How to Draw What You See

How to Draw What You See

Rudy De Reyna

Language: English

Pages: 178

ISBN: 0823023753

Format: PDF / Kindle (mobi) / ePub

When it was originally published in 1970, How to Draw What You See zoomed to the top of Watson-Guptill’s best-seller list—and it has remained there ever since. “I believe that you must be able to draw things as you see them—realistically,” wrote Rudy de Reyna in his introduction. Today, generations of artists have learned to draw what they see, to truly capture the world around them, using de Reyna’s methods. How to Draw What You See shows artists how to recognize the basic shape of an object—cube, cylinder, cone, or sphere—and use that shape to draw the object, no matter how much detail it contains.

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drawing as the eyes in Figure K. Fashion may tamper with eyebrows in countless ways, but all you have to remember is that they follow the brows’ bony ridges. Drawing the Mouth As you can see in Figure L, the upper lip consists of three parts. Parts 1 and 3 are the “wings” on its sides; part 2 is the swollen center of the mouth in the shape of a shield, called the tubercle. The names of these three parts aren’t really important. What does matter is that you must be aware of these divisions:

and don’t usually appear in a drawing book such as this. Watercolor, gouache, and acrylic are usually employed for the colors they’re capable of producing. However, I’ll use these media only in a drawing frame of reference—black and white. The reason I have stressed only their black and white forms is that I want you to concentrate on training the eye and hand to capture the solidity of things and their correct proportions. I want you to learn such fundamentals as distribution of textures in a

lifting the brush, bring your puddle of wash down in a zigzag manner (Figure F). What you’ve just executed is called a flat wash. Wet-in-Wet Technique An indefinite blending of tones can be obtained with a wet-in-wet technique. First, lay your drawing surface down flat. Wet your paper or illustration board thoroughly and let the water spread over it. Load your brush with pigment and apply it to the wet surface. Experiment with different degrees of wetness—from a flooded surface to just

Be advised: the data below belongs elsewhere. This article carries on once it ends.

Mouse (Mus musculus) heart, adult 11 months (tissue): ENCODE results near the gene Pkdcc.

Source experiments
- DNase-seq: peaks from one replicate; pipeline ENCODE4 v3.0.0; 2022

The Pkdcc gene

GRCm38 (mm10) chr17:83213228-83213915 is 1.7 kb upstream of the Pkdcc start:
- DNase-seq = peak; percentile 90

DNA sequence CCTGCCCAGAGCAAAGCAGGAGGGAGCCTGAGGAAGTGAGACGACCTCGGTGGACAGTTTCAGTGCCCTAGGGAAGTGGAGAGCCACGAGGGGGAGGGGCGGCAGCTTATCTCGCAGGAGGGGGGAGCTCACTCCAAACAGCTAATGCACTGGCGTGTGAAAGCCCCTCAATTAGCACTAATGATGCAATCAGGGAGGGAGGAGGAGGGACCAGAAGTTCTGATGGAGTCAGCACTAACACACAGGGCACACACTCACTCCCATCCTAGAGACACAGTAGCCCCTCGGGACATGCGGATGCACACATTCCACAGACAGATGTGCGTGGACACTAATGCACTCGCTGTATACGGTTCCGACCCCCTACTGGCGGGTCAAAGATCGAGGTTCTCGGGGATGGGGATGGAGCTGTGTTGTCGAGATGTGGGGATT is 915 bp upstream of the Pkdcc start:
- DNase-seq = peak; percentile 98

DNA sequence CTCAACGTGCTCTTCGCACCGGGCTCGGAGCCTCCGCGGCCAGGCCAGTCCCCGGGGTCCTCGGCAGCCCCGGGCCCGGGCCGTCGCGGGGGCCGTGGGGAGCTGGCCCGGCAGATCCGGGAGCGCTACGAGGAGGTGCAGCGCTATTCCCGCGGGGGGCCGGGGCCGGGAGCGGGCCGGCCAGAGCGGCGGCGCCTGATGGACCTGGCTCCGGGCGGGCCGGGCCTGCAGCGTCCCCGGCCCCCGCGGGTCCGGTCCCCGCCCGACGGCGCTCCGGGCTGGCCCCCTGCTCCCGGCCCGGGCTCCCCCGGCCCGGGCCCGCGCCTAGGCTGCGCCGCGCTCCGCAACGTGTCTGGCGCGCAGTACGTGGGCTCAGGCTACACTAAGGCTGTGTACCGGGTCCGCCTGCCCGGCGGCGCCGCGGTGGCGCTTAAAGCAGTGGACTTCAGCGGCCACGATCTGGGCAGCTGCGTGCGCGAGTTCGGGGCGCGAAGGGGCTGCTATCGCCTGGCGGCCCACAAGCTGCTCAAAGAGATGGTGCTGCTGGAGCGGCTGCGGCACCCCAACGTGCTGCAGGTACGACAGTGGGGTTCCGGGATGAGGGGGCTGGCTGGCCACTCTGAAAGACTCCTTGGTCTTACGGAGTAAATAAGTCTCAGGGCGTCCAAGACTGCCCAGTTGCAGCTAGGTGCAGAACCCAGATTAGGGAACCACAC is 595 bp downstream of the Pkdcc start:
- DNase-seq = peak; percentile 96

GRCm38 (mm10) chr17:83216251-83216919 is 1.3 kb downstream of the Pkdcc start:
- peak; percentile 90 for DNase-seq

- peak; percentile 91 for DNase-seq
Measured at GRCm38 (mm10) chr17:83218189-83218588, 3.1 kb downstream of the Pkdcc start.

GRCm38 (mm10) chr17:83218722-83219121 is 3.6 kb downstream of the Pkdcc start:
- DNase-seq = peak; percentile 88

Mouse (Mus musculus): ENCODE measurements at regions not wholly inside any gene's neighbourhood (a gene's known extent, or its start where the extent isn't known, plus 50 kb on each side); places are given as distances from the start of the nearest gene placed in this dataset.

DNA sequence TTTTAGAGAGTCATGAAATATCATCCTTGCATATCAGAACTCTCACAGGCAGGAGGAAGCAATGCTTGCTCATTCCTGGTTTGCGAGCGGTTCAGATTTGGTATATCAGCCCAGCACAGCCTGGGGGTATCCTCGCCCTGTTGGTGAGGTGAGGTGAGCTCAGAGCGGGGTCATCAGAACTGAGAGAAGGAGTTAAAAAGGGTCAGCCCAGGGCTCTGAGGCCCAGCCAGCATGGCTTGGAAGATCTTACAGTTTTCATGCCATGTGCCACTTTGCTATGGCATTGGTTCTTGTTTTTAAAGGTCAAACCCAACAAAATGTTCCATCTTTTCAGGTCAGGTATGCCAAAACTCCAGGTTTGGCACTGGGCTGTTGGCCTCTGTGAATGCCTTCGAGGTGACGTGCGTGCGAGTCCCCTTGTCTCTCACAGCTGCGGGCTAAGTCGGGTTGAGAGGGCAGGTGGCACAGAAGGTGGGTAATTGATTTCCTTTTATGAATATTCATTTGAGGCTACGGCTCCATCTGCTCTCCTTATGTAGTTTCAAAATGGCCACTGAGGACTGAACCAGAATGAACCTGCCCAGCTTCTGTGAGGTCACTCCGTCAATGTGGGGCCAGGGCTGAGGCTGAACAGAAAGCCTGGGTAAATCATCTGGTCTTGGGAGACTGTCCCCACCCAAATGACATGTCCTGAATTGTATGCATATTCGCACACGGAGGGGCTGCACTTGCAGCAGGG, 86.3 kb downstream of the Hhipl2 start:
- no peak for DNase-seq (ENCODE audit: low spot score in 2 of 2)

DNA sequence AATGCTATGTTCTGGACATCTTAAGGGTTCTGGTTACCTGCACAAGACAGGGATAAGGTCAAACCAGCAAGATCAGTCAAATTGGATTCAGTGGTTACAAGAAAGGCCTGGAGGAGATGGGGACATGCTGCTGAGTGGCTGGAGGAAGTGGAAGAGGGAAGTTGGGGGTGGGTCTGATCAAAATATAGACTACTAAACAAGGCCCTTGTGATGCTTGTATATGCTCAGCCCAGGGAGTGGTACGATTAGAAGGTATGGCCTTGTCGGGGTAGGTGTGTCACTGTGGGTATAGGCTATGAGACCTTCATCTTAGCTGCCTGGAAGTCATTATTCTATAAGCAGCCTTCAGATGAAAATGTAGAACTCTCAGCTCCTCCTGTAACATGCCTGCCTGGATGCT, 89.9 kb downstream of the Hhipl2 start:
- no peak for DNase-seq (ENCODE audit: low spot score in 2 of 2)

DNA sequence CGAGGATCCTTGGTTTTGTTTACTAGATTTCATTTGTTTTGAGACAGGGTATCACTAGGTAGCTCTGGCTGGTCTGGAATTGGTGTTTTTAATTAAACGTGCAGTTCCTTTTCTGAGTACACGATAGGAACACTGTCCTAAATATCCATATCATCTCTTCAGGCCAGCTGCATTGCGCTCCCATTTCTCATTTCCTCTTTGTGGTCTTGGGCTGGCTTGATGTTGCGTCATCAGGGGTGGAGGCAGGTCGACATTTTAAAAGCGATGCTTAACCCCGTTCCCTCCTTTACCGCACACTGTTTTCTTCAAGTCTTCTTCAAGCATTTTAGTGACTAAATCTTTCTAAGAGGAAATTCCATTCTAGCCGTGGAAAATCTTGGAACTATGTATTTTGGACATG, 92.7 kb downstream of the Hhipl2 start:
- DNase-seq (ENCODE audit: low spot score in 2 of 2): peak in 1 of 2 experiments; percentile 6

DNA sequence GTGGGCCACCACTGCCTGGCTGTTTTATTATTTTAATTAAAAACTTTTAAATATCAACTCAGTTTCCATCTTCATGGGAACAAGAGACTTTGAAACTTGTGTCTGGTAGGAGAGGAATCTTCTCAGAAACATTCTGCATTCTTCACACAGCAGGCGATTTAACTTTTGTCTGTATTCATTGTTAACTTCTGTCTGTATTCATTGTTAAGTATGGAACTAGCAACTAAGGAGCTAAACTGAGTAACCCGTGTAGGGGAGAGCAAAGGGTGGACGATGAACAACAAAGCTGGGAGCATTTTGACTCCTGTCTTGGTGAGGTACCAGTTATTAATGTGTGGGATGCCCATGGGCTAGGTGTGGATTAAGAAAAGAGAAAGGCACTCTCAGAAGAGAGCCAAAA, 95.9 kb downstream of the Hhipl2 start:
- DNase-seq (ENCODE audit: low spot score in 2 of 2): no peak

various; tactile; visual Tonal scale, illus. of; using the full Tones, arrangement of; illus. of charcoal; laying down correct; preparing wash for; using middle Tortillons Tracing paper, refining with Transfer paper, using Trees, illus. of, 14.1, 15.1, 29.1 Wash, additional equipment for; brushes for; drawing with; flat; graded; illus. of techniques; mixer for, pigment; properties of; still life in; surfaces for; transporting materials for; using outdoors Watercolor. See Wash and

depending upon the particular object. It can be elongated and thin, as in the beer glass, or compressed and broad, as in the cocktail glass and lampshade. Regardless of its modifications, you should first search out the basic cone shape; then begin to draw your object. Ice Cream Cone, Step 1: I begin by drawing the entire geometric cone. Notice how the line which I draw through the cone’s center helps me establish the proper proportions and thus, the cone’s symmetry. Ice Cream Cone, Step 2:

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